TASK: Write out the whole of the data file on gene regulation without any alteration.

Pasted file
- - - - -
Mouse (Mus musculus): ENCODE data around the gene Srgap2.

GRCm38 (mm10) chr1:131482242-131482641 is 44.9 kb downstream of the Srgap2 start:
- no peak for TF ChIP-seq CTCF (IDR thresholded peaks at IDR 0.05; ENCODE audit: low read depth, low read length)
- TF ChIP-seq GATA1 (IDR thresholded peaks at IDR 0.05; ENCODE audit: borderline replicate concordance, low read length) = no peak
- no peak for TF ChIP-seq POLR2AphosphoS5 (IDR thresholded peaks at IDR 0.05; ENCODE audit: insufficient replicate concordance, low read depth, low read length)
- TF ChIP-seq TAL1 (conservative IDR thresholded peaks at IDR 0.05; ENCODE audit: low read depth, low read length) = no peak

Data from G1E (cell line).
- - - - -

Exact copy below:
Mouse (Mus musculus): ENCODE data around the gene Srgap2.

GRCm38 (mm10) chr1:131482242-131482641 is 44.9 kb downstream of the Srgap2 start:
- no peak for TF ChIP-seq CTCF (IDR thresholded peaks at IDR 0.05; ENCODE audit: low read depth, low read length)
- TF ChIP-seq GATA1 (IDR thresholded peaks at IDR 0.05; ENCODE audit: borderline replicate concordance, low read length) = no peak
- no peak for TF ChIP-seq POLR2AphosphoS5 (IDR thresholded peaks at IDR 0.05; ENCODE audit: insufficient replicate concordance, low read depth, low read length)
- TF ChIP-seq TAL1 (conservative IDR thresholded peaks at IDR 0.05; ENCODE audit: low read depth, low read length) = no peak

Data from G1E (cell line).